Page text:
“I know for certain that there’s some bank tellers that could just not go back to work. They just couldn’t do it. So there’s somebody’s livelihood gone,” Long said.

“That’s the people he should be apologizing to.”

Lexin Resources and the dark side of Alberta’s downturn

It was nearly a year ago when Allan MacRae got a call from a friend and former colleague warning of trouble brewing at a small Alberta natural gas producer. Lexin Resources wasn’t on the radar of most Albertans last spring, but it was under scrutiny from the Alberta Energy Regulator (AER), and some of its own employees had become concerned about safety. Lexin operated more than 1,300 natural gas wells in the province and the 30-year-old Mazeppa Processing Plant south of Calgary, which processed sour gas a natural gas that contains hydrogen sulphide and is deadly to humans and animals, even in small concentrations.

It needs to be managed very carefully. And that’s why what MacRae learned shocked him. His contact at Lexin said that because of financial difficulties, the company wasn’t maintaining the plant as well as it could and didn’t have access to many of its sour gas wells because it hadn’t made lease payments to landowners. More importantly, his source was concerned the company wasn’t doing enough to maintain the pipelines that carried sour gas to the plant.

“MacRae, a professional engineer who’d been the General Manager of Engineering for Canadian Occidental when it owned the Mazeppa Plant in the 1990s, did his own research and came to an alarming conclusion

“Worst-case scenario would look like this,” MacRae told CBC News. “You have a major [pipeline] blowout with sour gas with a southeasterly or easterly wind and it carries over a number of southeast and east Calgary subdivisions.

“Nothing from earthworms and up would survive.”

Lexin Resources And The Dark Side Of Alberta's Downturn

A Lexin Resources well site in southern Alberta. Many of the company’s natural gas wells will need to be reclaimed and others will be sold after the province’s regulator forced the firm into receivership back in March. (Tracy Johnson/CBC)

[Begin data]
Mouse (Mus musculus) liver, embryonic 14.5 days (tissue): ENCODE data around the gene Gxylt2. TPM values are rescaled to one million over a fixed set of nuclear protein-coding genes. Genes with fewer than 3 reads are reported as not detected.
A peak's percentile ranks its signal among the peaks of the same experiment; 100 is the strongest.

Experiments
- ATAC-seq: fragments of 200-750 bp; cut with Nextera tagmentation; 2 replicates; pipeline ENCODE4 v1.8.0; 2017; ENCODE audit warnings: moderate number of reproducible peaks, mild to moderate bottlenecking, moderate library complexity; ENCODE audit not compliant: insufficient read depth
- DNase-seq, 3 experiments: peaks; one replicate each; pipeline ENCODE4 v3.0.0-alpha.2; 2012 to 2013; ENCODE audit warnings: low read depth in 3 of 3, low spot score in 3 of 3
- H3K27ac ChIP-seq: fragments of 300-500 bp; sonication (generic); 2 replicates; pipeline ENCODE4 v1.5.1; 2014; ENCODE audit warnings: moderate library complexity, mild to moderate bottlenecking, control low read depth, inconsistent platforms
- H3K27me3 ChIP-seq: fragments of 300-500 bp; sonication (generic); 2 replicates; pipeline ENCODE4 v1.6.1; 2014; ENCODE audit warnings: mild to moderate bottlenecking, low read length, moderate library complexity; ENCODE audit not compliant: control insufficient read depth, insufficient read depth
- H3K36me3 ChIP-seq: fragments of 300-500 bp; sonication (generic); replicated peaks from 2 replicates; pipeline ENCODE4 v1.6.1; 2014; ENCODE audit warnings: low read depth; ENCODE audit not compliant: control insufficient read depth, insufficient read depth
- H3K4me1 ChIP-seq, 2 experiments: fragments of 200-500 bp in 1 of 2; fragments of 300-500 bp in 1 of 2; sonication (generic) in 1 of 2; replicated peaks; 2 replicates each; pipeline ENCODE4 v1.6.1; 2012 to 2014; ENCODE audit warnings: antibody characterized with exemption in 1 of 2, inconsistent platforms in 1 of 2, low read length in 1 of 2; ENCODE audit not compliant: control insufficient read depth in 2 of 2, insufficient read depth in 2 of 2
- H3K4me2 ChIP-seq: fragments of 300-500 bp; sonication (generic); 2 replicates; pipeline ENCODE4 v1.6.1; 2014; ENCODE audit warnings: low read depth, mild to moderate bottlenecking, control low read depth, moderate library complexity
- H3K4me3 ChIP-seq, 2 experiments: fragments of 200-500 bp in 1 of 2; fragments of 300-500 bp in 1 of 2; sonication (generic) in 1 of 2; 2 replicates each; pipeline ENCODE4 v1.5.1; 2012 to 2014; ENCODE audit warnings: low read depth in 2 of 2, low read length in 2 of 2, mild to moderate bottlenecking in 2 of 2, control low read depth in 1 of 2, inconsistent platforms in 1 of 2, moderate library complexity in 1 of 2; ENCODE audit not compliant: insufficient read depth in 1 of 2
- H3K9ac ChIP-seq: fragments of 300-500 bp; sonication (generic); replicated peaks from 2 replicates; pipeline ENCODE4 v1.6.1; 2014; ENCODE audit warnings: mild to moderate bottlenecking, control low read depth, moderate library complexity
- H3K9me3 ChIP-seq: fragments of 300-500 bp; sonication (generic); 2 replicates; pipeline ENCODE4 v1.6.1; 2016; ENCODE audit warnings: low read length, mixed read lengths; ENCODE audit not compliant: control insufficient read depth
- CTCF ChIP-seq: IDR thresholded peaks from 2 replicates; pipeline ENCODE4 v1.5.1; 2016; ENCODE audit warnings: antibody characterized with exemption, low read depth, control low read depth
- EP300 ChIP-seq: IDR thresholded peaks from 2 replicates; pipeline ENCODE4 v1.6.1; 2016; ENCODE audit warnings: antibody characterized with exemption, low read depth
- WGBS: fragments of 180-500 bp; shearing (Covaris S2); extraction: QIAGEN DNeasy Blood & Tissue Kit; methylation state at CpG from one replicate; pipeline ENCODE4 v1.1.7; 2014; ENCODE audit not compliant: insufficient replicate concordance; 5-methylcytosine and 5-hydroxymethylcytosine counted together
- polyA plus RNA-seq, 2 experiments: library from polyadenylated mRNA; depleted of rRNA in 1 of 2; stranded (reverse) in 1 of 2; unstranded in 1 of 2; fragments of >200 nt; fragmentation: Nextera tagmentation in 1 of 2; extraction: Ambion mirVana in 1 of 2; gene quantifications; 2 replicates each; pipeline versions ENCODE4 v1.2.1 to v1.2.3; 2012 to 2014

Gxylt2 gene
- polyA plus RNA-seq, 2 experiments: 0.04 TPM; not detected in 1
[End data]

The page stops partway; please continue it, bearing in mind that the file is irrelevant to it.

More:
MacRae wrote to the AER about his concerns in late May. The regulator had been monitoring Lexin for months at that point, and in mid-June it ordered that the pipeline system be shut-in until repairs were done. About six weeks later, Lexin told the AER it could no longer respond to an emergency[1] at Mazeppa and that the sour gas leak monitoring system wasn’t working. Days later, the regulator ordered the plant to be shut down. That intensified a series of disputes between the company and the regulator that led to the AER ultimately suspending Lexin’s operations entirely this past February and taking the unprecedented step of forcing the company into receivership so that its assets could be sold off to pay to clean up its financial and environmental mess.

That mess will take years to clean up and will likely cost millions to taxpayers and industry. But how much risk were Albertans in the southern part of the province facing in late 2015 and 2016?

Behind the scenes at Lexin

For the first time, MacRae’s original source at Lexin, a former executive, has agreed to talk to media about what he saw as the company unravelled. CBC News has agreed not to use his real name because he claims he’s still owed money from his time at the company and is concerned about legal repercussions. He will be referred to here as Peter Jones. CBC News has also spoken to other former managers at the company, along with employees, landowners and mineral rights holders who had dealings with Lexin.

Jones said that in the fall of 2015, a farmer called the plant to report what he thought was a sour gas leak.

“A sour gas leak is extremely dangerous, the stuff can kill you in a heartbeat,” Jones said. “One or two per cent [hydrogen sulphide] will kill you. We were dealing with sour gas up to 40 per cent.”

Jones said the company fixed the leak and then conducted an interior inspection of the pipeline system to find other spots where the metal may have corroded.

Lexin Resources And The Dark Side Of Alberta's Downturn

The Mazeppa Gas Plant is now under the control of the Alberta Energy Regulator. (Caroline Wagner/CBC)

Another former Lexin executive told CBC News the Mazeppa plant was in reasonably good shape at that time, having recently gone through what’s called a maintenance turnaround, where the plant is taken off-line for a refresh. But the pipeline system was a concern, especially because of its proximity to hundreds of landowners, not to mention Calgary. After the pipeline inspection was complete, staff at the plant suggested anti-corrosive chemicals be injected into the pipeline system to ward off further corrosion. According to sources, Lexin’s leadership didn’t follow that recommendation because of the cost.

Lexin’s response